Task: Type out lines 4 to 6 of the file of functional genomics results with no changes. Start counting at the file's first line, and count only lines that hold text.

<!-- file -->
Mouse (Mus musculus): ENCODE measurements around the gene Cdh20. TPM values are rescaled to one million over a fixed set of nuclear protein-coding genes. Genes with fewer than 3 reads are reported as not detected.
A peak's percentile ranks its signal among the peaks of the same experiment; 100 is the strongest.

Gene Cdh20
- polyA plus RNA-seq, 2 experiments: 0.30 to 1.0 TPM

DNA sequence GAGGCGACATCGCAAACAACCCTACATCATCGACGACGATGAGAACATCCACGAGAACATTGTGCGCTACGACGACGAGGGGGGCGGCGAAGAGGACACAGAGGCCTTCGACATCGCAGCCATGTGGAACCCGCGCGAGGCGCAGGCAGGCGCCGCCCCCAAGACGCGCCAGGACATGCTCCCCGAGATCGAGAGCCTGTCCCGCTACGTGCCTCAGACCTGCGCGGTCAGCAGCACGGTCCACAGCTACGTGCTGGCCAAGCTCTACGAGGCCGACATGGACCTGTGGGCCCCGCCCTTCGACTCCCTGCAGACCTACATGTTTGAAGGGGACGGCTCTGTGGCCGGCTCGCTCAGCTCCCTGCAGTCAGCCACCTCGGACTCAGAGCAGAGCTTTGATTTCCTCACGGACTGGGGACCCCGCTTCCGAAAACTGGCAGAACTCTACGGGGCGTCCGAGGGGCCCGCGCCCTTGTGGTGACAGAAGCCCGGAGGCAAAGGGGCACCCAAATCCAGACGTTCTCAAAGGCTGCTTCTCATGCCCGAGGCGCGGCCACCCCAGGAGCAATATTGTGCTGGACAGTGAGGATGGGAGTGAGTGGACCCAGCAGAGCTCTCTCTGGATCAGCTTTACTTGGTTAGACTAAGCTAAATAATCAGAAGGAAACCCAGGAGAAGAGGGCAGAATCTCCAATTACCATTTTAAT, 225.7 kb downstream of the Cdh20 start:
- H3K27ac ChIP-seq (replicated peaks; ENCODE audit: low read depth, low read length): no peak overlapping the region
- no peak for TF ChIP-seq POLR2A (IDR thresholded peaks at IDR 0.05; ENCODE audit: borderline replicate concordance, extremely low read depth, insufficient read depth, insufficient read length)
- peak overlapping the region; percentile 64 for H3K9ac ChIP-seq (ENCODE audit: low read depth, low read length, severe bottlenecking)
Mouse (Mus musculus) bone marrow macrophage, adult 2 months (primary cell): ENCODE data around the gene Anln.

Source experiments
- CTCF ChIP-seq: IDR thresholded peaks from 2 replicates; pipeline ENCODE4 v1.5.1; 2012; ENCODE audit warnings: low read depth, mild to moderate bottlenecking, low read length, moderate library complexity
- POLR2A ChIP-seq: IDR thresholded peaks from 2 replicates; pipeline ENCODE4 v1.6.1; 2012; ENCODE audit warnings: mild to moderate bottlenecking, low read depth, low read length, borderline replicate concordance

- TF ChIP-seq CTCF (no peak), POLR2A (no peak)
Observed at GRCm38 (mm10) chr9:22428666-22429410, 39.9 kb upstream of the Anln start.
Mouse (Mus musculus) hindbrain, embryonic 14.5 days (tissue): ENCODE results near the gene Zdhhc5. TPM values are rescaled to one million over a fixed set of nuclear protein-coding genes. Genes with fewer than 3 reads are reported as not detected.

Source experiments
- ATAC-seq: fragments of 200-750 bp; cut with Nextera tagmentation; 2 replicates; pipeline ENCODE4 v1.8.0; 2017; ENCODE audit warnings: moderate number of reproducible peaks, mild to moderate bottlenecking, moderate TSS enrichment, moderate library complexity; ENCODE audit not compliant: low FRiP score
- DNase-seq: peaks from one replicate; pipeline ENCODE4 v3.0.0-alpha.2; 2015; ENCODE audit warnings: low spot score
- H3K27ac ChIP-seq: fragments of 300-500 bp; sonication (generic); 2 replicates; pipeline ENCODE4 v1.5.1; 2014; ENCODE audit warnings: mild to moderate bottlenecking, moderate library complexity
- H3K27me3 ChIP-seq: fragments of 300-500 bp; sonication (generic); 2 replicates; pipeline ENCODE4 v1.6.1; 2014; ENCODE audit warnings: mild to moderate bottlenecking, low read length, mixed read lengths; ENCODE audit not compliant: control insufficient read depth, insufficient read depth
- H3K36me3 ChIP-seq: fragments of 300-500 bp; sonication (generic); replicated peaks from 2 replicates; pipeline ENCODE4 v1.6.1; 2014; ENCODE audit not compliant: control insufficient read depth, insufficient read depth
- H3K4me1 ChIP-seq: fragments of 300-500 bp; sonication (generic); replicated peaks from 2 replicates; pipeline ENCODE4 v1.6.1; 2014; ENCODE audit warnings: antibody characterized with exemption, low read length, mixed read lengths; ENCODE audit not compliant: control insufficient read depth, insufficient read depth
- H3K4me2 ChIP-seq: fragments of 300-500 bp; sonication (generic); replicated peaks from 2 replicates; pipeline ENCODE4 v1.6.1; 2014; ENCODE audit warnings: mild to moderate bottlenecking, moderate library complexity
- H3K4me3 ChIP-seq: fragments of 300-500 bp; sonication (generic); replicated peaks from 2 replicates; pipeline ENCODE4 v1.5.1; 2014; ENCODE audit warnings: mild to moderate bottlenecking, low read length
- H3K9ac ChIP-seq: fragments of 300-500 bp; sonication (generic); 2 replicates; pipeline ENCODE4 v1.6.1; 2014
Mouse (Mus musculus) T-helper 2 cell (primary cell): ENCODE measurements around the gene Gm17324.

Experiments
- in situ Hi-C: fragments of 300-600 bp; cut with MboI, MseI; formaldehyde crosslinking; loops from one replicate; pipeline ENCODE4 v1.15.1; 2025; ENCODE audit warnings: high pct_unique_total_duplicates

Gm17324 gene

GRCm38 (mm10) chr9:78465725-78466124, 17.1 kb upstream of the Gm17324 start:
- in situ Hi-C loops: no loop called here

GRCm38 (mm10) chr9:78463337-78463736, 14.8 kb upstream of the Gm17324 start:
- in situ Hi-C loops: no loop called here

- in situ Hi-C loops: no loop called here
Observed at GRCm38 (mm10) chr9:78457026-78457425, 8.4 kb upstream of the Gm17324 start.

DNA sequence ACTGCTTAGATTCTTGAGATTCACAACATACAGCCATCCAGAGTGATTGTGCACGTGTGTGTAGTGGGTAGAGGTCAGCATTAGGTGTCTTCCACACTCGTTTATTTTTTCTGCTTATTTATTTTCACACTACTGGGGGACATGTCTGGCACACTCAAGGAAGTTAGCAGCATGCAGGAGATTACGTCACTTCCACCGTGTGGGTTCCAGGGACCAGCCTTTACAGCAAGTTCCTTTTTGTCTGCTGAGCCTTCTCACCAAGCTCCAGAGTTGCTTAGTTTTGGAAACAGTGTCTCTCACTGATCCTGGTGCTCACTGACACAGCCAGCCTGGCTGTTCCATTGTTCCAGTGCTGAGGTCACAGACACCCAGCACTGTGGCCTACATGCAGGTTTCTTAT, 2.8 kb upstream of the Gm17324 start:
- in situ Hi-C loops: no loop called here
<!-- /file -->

- polyA plus RNA-seq, 2 experiments: 0.30 to 1.0 TPM

DNA sequence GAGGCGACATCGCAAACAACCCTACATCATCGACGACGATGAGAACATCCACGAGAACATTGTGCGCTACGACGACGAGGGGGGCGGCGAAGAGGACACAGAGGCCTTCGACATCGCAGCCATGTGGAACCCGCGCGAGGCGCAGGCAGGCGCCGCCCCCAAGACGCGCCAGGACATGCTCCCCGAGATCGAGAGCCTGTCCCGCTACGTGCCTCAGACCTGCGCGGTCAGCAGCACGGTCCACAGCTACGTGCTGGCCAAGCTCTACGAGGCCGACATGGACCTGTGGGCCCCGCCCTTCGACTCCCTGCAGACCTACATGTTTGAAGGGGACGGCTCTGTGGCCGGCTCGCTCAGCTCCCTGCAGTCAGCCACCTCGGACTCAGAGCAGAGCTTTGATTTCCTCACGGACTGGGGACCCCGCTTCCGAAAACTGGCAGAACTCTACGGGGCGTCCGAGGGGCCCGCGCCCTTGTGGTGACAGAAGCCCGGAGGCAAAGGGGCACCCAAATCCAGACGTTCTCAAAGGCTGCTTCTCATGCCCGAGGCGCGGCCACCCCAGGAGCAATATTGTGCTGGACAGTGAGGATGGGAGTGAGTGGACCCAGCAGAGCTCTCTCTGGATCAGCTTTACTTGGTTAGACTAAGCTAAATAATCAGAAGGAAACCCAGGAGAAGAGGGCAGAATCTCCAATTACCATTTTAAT, 225.7 kb downstream of the Cdh20 start:
- H3K27ac ChIP-seq (replicated peaks; ENCODE audit: low read depth, low read length): no peak overlapping the region